NSPCC asks parents to talk PANTS

The NSPCC has launched a new campaign, Talk PANTS, encouraging parents to talk to their children about sexual abuse.

The NSPCC has launched a new campaign, Talk PANTS, encouraging parents to talk to their children about sexual abuse.

Video and radio ads, an animated app and a series of downloadable guides call for parents to discuss the underwear rule – the idea that no-one should touch a child in places covered by underwear – using the anagram P.A.N.T.S., which stands for:

Privates are private

Always remember your body belongs to you

No means no

Talk about secrets that upset you

and Speak up, someone can help.

According to NSPCC research, 90 percent of child sexual abuse victims are abused by someone they know, yet – understandably – many parents don’t discuss abuse with their children because they don’t know what to say.

“The Council of Europe had developed the basic principle of the underwear rule a few years back – but this doesn’t go far enough. We needed to help parents, and we needed something that would work like Stop, Look and Listen – a memorable phrase that covers a lot of detail, but that helps people remember important fundamentals and feels uncomplicated and unthreatening,” explains NSPCC joint creative director Mark Tobin.

The downloadable guides for parents and carers provide further details on how to address the subject of abuse and use bright and cheerful illustrations of smiling children, blue skies, birds and brightly coloured pants, as well as a specially commissioned hand drawn typeface.

“We looked at some off-the-shelf type, but none really worked. Using hand drawn lends our material the human touch that is so important to this campaign – it feels authentic, hand-crafted and therefore warmer and engaging,” explains Tobin.

The illustrations are designed to appeal to both adults and children and create a campaign that is light and approachable without being flippant or throwaway, he says.

“People already understand that child sexual abuse is horrific, so we didn’t need to represent that. We wanted to create something that felt positive and empowering so parents and carers feel confident that they have the ability to prevent abuse.”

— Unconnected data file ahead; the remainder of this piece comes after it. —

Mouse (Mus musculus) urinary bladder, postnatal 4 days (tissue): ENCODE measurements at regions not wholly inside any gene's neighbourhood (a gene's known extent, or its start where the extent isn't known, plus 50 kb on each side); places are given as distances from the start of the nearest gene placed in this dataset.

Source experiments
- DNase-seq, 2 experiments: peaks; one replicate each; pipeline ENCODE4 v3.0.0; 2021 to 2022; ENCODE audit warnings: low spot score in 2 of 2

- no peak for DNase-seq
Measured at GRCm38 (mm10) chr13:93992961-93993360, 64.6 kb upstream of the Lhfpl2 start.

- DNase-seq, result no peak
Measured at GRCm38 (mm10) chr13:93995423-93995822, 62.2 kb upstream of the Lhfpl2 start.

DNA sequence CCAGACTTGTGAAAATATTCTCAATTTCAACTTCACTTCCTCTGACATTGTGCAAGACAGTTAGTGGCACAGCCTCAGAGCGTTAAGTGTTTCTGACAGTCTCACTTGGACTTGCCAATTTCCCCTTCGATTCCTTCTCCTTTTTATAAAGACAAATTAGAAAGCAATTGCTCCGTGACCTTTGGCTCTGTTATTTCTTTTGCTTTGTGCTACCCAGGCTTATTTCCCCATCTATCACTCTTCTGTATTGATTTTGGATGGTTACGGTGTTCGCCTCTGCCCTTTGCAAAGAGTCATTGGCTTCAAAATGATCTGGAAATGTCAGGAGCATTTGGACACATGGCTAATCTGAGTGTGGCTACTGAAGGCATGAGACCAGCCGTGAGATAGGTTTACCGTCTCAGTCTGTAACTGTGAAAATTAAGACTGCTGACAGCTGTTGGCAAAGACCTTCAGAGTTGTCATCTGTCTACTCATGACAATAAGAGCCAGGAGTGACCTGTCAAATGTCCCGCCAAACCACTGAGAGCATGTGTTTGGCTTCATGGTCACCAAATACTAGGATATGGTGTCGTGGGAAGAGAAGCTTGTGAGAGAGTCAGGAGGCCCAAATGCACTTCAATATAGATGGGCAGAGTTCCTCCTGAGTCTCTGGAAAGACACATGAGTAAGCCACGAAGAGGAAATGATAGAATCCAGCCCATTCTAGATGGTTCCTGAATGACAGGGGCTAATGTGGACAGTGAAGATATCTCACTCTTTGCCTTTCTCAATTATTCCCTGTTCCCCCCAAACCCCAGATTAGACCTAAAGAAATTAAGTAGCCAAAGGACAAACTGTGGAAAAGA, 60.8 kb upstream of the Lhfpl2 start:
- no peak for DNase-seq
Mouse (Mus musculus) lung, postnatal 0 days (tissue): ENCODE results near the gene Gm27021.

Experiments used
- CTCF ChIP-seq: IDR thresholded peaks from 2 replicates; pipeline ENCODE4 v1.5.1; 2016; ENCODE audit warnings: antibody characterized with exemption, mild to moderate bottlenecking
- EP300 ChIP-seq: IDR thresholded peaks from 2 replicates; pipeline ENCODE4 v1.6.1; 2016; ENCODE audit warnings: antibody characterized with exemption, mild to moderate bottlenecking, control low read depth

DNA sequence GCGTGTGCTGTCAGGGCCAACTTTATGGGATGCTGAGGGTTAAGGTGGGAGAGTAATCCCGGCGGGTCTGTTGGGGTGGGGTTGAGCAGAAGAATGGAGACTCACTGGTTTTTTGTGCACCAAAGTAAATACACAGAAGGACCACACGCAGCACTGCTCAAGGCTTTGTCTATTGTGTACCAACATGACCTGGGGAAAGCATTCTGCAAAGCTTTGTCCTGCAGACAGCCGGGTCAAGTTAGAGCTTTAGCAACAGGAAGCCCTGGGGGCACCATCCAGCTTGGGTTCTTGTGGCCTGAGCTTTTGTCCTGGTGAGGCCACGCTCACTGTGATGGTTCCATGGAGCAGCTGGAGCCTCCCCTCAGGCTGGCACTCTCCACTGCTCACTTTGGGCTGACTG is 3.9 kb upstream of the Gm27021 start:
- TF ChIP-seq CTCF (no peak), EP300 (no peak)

The campaign took between two and three months to complete, says Tobin, and prototypes were tested on parents, child protection professionals and children.

“The central idea of Talk PANTS came about a third of the way through. It was a bit of a lightbulb moment while we were searching for something that was right for the target audience – parents of children aged between five and 11,” he adds.

It’s a visually engaging campaign and a sensitive way of addressing a hard to talk about subject. Earlier this year, children’s counselling service ChildLine also opted for using colourful illustrations to address sexual abuse in a four-minute animated film encouraging children to report it.

NSPCC’s campaign reflects the child protection charity’s changing approach to its communications, which Tobin says now take a more “positive, upbeat and emphatic” approach.

“I think people tend to associate our appeals with the TV ads that used to run several years ago. Like many charities, these tended to highlight the problems and the difficulties faced by the children we’re trying to help but increasingly, we want to foreground the solution and the outcome of the work we do with children and families.”

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